A variable is a container for other Python objects (such as a string, or anything else for that matter).
Let’s define a variable:
someString = "This is a string!"
someString has now been stored in memory. Its contents can easily be accessed by typing the variable name:
This will output the same string as
'This is a string.'. Remember that Python sees no difference between
". They are interchangeable.
Variables can also be multiplied using the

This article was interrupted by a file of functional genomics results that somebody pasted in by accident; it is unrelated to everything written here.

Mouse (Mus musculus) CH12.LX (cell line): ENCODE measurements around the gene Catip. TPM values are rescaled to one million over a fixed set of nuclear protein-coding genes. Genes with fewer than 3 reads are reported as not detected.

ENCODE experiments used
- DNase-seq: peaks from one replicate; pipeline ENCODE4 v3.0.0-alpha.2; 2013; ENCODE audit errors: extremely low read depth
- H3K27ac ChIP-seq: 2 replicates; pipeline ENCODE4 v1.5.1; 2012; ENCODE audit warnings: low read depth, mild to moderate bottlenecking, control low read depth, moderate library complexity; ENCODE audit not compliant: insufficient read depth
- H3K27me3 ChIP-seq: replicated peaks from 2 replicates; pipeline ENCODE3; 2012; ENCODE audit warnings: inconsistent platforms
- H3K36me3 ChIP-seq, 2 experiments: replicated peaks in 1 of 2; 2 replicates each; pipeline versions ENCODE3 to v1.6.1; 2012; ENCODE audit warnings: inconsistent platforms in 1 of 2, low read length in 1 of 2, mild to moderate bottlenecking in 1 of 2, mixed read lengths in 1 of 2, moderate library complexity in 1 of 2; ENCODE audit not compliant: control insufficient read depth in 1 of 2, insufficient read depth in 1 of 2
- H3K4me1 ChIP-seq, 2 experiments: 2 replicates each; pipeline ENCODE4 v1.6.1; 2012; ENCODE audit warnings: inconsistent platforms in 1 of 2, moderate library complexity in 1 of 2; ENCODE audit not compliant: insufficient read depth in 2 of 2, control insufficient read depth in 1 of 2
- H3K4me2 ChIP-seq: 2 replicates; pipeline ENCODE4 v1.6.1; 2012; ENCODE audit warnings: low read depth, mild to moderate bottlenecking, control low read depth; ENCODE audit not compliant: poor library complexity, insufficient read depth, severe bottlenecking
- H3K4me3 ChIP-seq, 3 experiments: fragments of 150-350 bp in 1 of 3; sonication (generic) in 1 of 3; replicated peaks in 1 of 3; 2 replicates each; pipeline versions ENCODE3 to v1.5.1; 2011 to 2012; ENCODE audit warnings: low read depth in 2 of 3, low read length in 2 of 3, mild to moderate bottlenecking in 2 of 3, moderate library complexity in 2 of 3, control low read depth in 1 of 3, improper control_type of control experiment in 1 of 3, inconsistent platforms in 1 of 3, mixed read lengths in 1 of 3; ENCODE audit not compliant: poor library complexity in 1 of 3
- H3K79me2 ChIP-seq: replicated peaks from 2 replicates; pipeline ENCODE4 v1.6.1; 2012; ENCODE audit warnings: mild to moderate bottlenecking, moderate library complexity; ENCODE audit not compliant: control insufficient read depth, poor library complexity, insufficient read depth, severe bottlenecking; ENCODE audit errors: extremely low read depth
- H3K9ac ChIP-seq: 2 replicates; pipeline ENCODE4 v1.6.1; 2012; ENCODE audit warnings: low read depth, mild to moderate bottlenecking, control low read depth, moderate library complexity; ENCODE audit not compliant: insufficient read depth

* operator. For example:
someString * 2
'This is a string.This is a string.'. It quite literally multiplies the contents inside the variable called
There is also a this called “string concatenation”. That is a fancy way of saying “add some strings together”. For example:
someString + "Some other string!"
'This is a string.Some other string.'.
A string is not the only type of data you can store in a variable in Python. There are more types and mathematical operators like the
* and the
+ (seen in the examples above) in the next part.